The sound of the words "one million dollars" can stir many emotions, and "excited" seemed to be the key word yesterday as the world's top women golfers descended on Bethesda Country Club in preparation for the LPGA's richest tournament ever, the $1 million LPGA Championship, which starts Thursday.

"It's exciting, one million dollars," said Hall of Famer Kathy Whitworth, one of 144 golfers in the event. Whitworth, who joined the tour in 1959, put this week's hefty purse in perspective. Her first of 88 official victories was in Baltimore in 1961.

"I think first prize was a thousand dollars," said Whitworth yesterday. The winner at Bethesda Sunday will earn $150,000. The purse and first prize are double that of last year's LPGA Championship at Kings Island, Ohio, won by Nancy Lopez.

"One million. That was almost prize money for the year back then," said Whitworth, a native of Jal, N.M., now living in Dallas.

"We're excited about playing this golf course," said three-time U.S. Open champion Hollis Stacy, who finished Sunday in the Phar-Mor Youngstown Classic tournament. Other big names -- eventual winner Beth Daniel, Patty Sheehan, Lopez and Betsy King -- had to stay in Vienna, Ohio, an extra day to complete the rain-delayed event.

"I am tremendously impressed with the organization of this tournament," said LPGA Commissioner Bill Blue, inspecting the premises yesterday. "It has a first-class look. We put bleachering in and roped it off. We'll be able to put 20,000 to 25,000 people per day to watch the players.

"The rough is going to be a significant factor. Iron placement to the pins is going to be the key to winning this tournament."

Jenny Lidback, a second-year pro from Houston, is excited about the purse and the course. "Everybody is looking forward to this week. Anyone who is in the race for the title, believe me, their hearts will be pumping.

"It could move you up a lot on the money list. It's a great golf course. I'm glad we're having a major here. I played here last year for the first time and was impressed."

Stacy added: "We're being treated like champions. We've got special attention." Stacy also said the huge purse and that it is a major championship will show. "I think you'll see some nerves out here," she said.

Lidback concurred: "Probably people will take a little bit longer on their putts or whatever."

"You've got to hit every shot in the bag," said tour veteran Dale Eggeling. "You have to be very disciplined to play this golf course. If you hit the ball in the wrong spots with the rough so long . . . I'm ready."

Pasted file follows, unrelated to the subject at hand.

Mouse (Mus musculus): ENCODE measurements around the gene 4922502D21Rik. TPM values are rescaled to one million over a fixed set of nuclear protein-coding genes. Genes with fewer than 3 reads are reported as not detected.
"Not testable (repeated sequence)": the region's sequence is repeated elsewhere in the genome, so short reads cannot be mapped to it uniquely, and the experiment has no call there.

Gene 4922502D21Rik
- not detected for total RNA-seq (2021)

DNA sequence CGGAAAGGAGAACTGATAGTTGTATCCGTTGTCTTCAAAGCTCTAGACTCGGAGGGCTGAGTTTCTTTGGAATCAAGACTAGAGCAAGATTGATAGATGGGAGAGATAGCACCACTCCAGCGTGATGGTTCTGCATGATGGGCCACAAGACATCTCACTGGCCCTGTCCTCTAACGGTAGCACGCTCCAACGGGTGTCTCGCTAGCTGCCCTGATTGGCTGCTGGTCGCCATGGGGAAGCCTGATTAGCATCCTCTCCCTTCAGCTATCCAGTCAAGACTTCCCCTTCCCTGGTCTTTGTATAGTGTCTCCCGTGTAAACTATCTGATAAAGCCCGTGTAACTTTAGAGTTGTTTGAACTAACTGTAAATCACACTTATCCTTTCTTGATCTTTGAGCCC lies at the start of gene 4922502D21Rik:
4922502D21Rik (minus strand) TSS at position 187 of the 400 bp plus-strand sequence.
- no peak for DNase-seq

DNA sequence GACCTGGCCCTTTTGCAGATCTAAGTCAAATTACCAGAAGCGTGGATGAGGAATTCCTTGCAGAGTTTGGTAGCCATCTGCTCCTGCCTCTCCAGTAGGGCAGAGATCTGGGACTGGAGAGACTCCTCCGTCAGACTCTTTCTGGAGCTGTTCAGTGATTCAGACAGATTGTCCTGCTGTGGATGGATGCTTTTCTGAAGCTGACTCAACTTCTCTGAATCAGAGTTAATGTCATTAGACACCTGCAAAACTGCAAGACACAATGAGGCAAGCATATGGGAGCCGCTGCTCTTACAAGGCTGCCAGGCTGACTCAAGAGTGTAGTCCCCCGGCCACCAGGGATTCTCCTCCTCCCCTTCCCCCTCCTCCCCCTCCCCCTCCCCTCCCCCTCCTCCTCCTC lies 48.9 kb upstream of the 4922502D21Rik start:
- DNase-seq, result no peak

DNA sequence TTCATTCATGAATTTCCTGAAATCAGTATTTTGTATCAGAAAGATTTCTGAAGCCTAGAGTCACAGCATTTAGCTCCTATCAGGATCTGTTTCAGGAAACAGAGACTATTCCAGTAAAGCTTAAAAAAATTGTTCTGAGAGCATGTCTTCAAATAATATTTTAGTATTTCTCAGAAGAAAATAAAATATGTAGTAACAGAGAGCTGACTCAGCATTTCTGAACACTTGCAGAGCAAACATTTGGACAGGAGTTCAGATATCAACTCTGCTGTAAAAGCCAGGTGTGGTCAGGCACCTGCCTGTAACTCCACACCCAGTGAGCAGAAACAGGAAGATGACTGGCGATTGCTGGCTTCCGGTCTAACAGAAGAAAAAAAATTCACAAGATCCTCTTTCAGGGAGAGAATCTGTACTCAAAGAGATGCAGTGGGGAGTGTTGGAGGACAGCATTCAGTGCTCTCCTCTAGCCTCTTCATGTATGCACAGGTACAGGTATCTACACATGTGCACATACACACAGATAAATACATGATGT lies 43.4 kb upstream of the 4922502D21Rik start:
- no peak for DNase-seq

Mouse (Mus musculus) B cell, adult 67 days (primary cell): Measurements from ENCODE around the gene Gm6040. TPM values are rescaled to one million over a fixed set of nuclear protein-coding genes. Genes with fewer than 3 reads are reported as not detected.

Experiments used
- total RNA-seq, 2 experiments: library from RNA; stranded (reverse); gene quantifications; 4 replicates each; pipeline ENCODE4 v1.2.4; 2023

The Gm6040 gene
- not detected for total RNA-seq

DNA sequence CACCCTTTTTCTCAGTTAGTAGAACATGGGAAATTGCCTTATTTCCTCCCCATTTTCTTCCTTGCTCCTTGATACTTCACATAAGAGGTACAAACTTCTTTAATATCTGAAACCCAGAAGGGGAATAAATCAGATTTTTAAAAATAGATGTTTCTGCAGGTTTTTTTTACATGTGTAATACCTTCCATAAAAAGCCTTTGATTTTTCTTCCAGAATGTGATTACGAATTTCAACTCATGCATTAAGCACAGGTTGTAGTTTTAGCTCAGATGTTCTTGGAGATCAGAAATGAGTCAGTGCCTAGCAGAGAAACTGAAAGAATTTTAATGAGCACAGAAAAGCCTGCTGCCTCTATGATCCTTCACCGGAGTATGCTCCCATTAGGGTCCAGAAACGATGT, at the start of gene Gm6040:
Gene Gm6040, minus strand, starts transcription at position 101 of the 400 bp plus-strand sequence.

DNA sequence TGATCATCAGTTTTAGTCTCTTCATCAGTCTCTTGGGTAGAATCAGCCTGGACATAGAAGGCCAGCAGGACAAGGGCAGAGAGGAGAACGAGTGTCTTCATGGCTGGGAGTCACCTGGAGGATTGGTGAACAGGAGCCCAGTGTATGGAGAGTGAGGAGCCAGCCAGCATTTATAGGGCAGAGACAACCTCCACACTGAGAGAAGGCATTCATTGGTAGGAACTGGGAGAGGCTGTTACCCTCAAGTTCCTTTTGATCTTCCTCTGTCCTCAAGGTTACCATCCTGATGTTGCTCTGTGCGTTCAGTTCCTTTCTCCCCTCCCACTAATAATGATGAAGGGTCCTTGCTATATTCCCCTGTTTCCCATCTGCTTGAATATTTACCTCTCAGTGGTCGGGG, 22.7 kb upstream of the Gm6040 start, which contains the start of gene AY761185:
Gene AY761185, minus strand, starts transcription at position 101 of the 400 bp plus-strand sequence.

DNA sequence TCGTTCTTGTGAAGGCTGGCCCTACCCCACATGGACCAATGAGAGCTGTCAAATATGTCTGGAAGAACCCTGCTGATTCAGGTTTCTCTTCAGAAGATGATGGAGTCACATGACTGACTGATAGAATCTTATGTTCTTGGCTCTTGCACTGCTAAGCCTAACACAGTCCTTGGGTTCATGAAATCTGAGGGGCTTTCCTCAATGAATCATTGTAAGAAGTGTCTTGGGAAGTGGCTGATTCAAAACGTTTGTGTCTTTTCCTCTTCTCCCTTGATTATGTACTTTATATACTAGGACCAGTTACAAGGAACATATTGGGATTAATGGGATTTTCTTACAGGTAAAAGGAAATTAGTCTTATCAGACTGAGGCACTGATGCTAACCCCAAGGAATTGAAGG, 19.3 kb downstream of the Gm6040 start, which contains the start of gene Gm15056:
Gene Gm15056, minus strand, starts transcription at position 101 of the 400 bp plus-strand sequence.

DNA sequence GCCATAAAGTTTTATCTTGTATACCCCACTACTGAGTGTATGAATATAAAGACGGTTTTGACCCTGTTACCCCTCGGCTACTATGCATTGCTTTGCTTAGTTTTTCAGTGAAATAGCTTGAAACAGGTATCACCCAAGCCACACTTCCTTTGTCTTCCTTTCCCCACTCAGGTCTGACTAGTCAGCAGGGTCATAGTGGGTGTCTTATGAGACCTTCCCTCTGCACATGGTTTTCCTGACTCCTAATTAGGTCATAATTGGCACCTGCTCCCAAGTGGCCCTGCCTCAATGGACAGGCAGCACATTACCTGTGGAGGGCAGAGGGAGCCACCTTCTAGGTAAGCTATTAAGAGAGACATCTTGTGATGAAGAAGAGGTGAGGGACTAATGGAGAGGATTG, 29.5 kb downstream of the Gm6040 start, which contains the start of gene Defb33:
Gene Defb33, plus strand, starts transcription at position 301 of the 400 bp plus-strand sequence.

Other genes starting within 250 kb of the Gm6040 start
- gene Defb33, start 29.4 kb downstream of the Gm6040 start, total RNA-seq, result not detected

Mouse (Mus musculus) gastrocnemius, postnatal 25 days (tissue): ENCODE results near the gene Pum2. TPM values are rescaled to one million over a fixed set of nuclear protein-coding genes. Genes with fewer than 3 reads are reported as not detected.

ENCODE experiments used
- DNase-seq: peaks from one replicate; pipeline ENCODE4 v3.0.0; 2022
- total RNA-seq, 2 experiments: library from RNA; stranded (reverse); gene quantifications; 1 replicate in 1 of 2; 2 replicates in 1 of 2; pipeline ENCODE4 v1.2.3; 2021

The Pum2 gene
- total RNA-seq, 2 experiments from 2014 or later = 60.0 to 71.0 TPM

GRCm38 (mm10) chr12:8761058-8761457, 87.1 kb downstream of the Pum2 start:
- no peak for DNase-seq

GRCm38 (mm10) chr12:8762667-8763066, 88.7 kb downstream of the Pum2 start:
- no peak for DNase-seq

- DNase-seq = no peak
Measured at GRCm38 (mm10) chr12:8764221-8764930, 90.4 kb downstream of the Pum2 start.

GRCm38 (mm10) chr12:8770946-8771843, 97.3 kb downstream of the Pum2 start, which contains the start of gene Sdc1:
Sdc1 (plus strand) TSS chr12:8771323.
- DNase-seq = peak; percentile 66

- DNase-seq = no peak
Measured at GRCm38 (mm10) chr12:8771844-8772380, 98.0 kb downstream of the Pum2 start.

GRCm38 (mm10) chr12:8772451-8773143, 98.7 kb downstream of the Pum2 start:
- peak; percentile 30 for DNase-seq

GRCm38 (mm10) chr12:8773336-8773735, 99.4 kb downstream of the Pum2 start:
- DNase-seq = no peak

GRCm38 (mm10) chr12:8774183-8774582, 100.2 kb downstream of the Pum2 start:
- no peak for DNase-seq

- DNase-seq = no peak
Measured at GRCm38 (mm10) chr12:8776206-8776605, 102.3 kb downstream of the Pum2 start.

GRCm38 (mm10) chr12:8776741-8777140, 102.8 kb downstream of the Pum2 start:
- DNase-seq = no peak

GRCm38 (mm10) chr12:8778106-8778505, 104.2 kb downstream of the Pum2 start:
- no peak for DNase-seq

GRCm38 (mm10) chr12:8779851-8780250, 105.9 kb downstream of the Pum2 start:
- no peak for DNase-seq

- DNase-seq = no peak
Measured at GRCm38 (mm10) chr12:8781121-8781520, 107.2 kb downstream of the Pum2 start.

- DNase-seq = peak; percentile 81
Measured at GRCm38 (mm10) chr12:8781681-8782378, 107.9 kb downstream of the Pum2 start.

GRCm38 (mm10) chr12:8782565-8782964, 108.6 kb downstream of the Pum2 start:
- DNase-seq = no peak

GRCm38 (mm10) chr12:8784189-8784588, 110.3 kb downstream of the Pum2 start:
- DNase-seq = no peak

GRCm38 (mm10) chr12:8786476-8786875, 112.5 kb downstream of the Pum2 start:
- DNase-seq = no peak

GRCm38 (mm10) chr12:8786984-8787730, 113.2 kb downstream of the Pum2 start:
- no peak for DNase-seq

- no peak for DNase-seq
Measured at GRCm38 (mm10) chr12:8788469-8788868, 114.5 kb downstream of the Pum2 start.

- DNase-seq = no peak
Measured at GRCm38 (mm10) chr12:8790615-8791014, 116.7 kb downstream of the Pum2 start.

Eggeling, 36, of Tampa, teamed with Rep. Larry Combest (R-Tex.), Rep. Norm Lent (R-N.Y.), Jeff Fritzlen and Eugene Gould for net 56 to win yesterday's International Celebrity Pro-Am.

Last year, Eggeling had an experience she'll never forget in the Greater Washington Open at this course. She suffered from heat prostration in 99-degree weather and was rushed to Suburban Hospital after completing her first round.

"I've never felt like that in my life," said Eggeling, winner of the 1990 Boston Five Classic. "I was in outer space. I felt like my body was there but I wasn't. I was drinking a lot of liquids but there wasn't a drop of sweat on me."

She said she only had a protein milkshake that morning and nothing else to eat. She was treated at the hospital and released.

"Since then I have learned I need to eat, drink plenty of liquids and stay in the shade," said Eggeling, who has won $111,000 this season. She is hoping for four rounds here instead of an 80 and an ambulance ride.

Rockville native Michelle Mackall, who has struggled with only $2,000 in earnings in her rookie year on the LPGA Tour, is in the LPGA Championship field.

"I'm just looking to play a couple of solid rounds," said Mackall, 30, of Orlando, Fla., who learned golf at the two Washingtonian Country Club courses that no longer exist. "It would do my confidence a world of good."

Mackall won the Middle Atlantic Women's Amateur in 1985, turned pro in 1986 and won about $20,000 playing mini-tour events last year, including a win in the Crystal River Futures Classic.